May 30th, 2012 by Angela Offerman
By now, most of us in the financial industry have familiarized ourselves with the proposed FATCA regulations, as financial industries around the world are strongly voicing their opinions on this hot topic. While the main discussion has centered on how the financial industry will be rocked by the new legislation, another noteworthy industry will also be greatly impacted—the organized crime industry.
Not surprisingly, we do not often hear much about how new legislation will affect this unconventional business group. Representatives are not submitting letters to the IRS, appearing before the House, or forming committees to voice their opinions. However, this industry may not be receiving as much attention as it should, considering it compromises an estimated 15% of global GDP.
So how exactly do murders, drugs, cover businesses, and prostitution relate to FATCA? We made the connection through journalist and author Misha Glenny, who uncovers the increased prevalence of organized crime in relation to the deregulated global financial market in this interesting TED talk.
Glenny begins by detailing the growth of organized crime over the past twenty years highlighting the politics, technology, and globalization that made it all possible. His story comes from a thorough examination of the global criminal world involving hundreds of interviews with policeman, victims, consumers of illicit goods and services, and even the criminals themselves. These revealing discussions with those closest to the action unveiled the link between organized crime and the liberalization of international financial markets, which, according to Glenny, is one of the biggest enablers of global organized crime.
He dismantles the illusion that globalization and politics alone facilitated the growth of organized crime on an international level, through his detail of the pervasiveness of money laundering by criminals. Glenny explains how banking deregulation led to intense competition of financial centers around the world, who happily accepted deposits from very dubious sources, without any questions. With no effective mechanisms in place to prevent this, criminals capitalized on the opportunity to not only increase their wealth, but also to widely distribute it geographically, making it more difficult for authorities to discover and seize—until now that is.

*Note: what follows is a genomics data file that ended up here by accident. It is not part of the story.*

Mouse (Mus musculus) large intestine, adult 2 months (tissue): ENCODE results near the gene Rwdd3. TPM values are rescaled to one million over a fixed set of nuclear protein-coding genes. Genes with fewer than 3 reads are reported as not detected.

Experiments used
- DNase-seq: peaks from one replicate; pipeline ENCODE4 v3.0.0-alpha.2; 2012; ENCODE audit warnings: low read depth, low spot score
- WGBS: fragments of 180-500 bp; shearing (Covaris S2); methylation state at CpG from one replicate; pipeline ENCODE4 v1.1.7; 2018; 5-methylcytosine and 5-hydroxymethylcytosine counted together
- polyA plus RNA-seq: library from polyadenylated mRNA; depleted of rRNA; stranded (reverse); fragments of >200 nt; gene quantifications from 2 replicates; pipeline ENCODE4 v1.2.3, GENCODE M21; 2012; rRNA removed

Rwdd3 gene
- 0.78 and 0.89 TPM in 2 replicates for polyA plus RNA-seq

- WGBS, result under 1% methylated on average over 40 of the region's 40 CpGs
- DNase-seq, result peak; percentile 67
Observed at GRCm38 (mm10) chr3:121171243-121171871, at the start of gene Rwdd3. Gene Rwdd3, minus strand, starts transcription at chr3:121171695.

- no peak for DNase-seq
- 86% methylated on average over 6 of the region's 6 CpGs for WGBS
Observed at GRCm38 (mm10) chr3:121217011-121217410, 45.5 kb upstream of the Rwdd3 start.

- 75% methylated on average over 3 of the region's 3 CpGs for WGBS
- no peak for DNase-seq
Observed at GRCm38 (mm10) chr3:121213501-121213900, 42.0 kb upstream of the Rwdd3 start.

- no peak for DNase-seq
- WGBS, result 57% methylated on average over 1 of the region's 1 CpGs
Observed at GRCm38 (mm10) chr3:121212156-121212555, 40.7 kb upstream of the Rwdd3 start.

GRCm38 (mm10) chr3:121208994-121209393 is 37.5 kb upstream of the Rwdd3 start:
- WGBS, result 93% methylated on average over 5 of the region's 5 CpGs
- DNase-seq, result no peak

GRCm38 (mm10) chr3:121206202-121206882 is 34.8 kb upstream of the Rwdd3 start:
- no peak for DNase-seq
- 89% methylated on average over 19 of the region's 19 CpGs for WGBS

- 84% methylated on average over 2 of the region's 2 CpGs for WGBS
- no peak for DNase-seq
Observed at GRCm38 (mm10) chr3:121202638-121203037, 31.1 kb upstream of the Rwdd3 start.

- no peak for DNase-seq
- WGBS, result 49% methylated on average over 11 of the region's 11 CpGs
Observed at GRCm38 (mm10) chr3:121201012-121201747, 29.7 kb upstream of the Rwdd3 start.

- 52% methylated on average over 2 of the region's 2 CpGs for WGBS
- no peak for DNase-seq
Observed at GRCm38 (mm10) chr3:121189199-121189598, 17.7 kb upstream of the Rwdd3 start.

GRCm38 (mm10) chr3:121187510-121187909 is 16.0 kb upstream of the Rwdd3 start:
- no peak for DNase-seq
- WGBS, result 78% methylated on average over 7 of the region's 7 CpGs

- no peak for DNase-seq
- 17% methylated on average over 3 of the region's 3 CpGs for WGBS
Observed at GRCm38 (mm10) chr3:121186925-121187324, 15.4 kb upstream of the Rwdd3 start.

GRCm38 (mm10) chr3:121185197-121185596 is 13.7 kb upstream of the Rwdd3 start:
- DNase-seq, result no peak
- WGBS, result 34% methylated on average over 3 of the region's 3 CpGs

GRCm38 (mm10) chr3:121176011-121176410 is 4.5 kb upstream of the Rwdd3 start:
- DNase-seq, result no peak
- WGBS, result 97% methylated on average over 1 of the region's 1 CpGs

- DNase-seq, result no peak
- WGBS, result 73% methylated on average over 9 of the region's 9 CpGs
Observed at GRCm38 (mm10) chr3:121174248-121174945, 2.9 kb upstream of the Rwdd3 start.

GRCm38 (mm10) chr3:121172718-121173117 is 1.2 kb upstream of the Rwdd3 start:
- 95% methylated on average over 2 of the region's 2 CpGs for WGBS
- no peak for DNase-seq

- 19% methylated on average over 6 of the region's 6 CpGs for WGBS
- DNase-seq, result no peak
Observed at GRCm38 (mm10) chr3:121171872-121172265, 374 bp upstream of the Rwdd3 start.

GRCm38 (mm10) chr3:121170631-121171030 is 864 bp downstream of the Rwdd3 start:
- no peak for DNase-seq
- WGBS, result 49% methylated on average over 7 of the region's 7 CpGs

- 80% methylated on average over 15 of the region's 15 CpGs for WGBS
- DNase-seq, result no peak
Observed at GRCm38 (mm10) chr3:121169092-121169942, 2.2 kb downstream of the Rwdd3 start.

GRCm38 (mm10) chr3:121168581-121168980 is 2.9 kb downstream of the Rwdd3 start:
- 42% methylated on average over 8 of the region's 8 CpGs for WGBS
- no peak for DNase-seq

One of the main FATCA requirements causing pushback from international financial centers deals with the increased detail in documentation of account holders. The legislation aims to increase the transparency of the offshore banking network to detect and prevent money laundering and tax abuse, which, of course, has caused several “safe havens” and other nations who receive significant U.S. business to voice their concern over the loss of business they may see as their clients become identified as U.S. taxpayers. Although we have not heard from them, organized criminals across the globe are probably also concerned with the proposed regulations that could potentially weaken the network that paved the way for their growth on an international level.
So while transnational organized crime has not been the main item on the FATCA agenda, it may be the exact legislative action Glenny deemed essential in putting an end to the delinquency. In future years, the FATCA story will likely unfold to follow the impacts on things like tax revenue and offshore accounts, but it will be interesting to see if anyone can bring light to its effects on the shadow economy as well.
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